“Istanbul was the last stop of Spice Road,” explains Somer Sivrioglu, owner and executive chef of Efendy restaurant in Sydney. The spice trade was hugely popular from the Middle Ages into modern times, and Istanbul’s position as the last stop on the route meant what commodities they didn’t collect, the citizens grew themselves.
Given it was one of the most commonly traded spices, the variety of dishes using cinnamon as a main ingredient is not suprising. “If you think about it, cinnamon as a spice, is actually quite spicy,” Sivrioglu says. This explains why the spice is used in more than just sweets and desserts. It is actually one of the main ingredients in some staple savoury dishes, such as dolma stuffing and savoury puddings. “It’s a funny spice – you can put it with all different types of ingredients and it will still complement them.”
As we begin to discuss in more detail the flavours that form the base of his cuisine, Sivrioglu recalls his first encounter with the unique pistachio nut of Turkey – another commonly used and traded ingredient. As a young boy he traveled to Gaziantep, one of the oldest regions of Turkey, to taste his first baklava. As he was handed the sticky slice, the chefs revealed that this special treat was made with what they called “bird shit” pistachios. It took a little time for young Sivrioglu to understand that this was just a cheeky reference, a joke at the expense of the tiny nuts.
The under-average size of the nuts is due to the Turks’ method of harvesting, picking the nuts before they’ve matured and had time to develop a natural saltiness. The nuts are picked at a point in their growth when they have a rich flavour, making them perfect complements to some of Turkey’s most famous desserts, including its traditional baklava, the recipe and trade of which has survived many hundreds of years. However, leave the green nuts on the tree longer, and they begin to develop their signature earthy saltiness, better for savoury dishes.
Separately, many of Turkey’s basic ingredients have their own characteristics, but mix them all together and you can make a variety of fantastic dishes. The cuisine is all about balance; salty and sweet, soft and crunchy, fresh and rich and mixing ingredients in a way that creates these delicate balances.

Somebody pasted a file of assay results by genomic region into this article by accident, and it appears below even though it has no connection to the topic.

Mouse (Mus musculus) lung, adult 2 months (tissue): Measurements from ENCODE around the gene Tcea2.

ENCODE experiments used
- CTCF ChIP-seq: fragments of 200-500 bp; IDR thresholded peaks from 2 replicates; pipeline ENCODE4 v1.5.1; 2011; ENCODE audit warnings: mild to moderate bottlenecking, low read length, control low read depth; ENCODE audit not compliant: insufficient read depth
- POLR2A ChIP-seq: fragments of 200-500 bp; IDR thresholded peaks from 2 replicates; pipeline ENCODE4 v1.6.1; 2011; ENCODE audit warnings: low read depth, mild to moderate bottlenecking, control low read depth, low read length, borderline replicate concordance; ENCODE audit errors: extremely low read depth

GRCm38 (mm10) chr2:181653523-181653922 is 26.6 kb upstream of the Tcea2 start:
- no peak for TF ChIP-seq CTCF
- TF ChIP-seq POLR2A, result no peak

Historically, the mixing of pistachios and cinnamon with honey came from the oldest and still most common dessert in the region, A?ure. The sweet is made of 41 dried ingredients, held together with sticky honey and dried fruits such as dates and apricots. According to legend, the recipe originated when Noah, upon arriving on dry land for the first time, was without any fresh resources, so used these dry and preserved ingredients to make a special sweet to sustain himself.
Although Sivrioglu says many of the region’s famous recipes, such as asure, were crafted as a result of scarcity and the necessity to balance the ingredients at hand, the reality today is that, usually, resources are abundant. “If it doesn’t grow in your country, then it will arrive as a commodity,” he explains. “But historically, excellence comes from scarcity.
“There were times when the area had access to these few ingredients they could get from the ground, so they had to discover new ways to approach them.”
For Turks, agriculture is the bread and butter of their culture. Hundreds of years have been spent surviving off the land. This culture is still ingrained in what Sivrioglu does every day at his restaurant in Sydney, shying away from stereotypes, focusing rather on the blessing of abundance.
Naturally, his influences come from home, but the basics he has learned, added to the free flow of cultural influences, creates room for experimentation. “I try to stay away from classifying the cuisine to each country; Persia, Turkey, Greece,” Sivrioglu says. “It’s food of the land, of the peninsula. And different people approach it differently.”
This piece was produced in partnership with CONNOISSEUR Empire Collection, which includes the 'King Cyrus of Persia’ ice cream with pistachio, cinnamon, honey and date.